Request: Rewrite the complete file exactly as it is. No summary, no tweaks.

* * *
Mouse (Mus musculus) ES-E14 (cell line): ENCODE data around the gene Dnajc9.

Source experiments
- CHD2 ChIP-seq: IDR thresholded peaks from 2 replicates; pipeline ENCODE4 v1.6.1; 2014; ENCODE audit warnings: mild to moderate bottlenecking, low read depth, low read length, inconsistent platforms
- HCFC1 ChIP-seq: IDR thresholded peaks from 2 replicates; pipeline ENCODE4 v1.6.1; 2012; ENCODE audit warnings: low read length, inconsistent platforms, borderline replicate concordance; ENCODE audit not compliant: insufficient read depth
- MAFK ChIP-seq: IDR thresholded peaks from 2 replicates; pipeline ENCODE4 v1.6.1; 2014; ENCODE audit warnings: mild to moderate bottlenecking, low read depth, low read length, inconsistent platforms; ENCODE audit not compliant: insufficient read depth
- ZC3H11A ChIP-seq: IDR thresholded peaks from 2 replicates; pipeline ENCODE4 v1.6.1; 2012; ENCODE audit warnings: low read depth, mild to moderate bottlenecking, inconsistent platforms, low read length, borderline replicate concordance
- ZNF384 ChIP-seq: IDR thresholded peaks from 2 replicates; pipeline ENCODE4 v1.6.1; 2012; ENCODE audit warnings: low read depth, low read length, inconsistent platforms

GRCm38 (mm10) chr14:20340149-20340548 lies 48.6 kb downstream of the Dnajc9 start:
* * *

Mouse (Mus musculus) ES-E14 (cell line): ENCODE data around the gene Dnajc9.

Source experiments
- CHD2 ChIP-seq: IDR thresholded peaks from 2 replicates; pipeline ENCODE4 v1.6.1; 2014; ENCODE audit warnings: mild to moderate bottlenecking, low read depth, low read length, inconsistent platforms
- HCFC1 ChIP-seq: IDR thresholded peaks from 2 replicates; pipeline ENCODE4 v1.6.1; 2012; ENCODE audit warnings: low read length, inconsistent platforms, borderline replicate concordance; ENCODE audit not compliant: insufficient read depth
- MAFK ChIP-seq: IDR thresholded peaks from 2 replicates; pipeline ENCODE4 v1.6.1; 2014; ENCODE audit warnings: mild to moderate bottlenecking, low read depth, low read length, inconsistent platforms; ENCODE audit not compliant: insufficient read depth
- ZC3H11A ChIP-seq: IDR thresholded peaks from 2 replicates; pipeline ENCODE4 v1.6.1; 2012; ENCODE audit warnings: low read depth, mild to moderate bottlenecking, inconsistent platforms, low read length, borderline replicate concordance
- ZNF384 ChIP-seq: IDR thresholded peaks from 2 replicates; pipeline ENCODE4 v1.6.1; 2012; ENCODE audit warnings: low read depth, low read length, inconsistent platforms

GRCm38 (mm10) chr14:20340149-20340548 lies 48.6 kb downstream of the Dnajc9 start: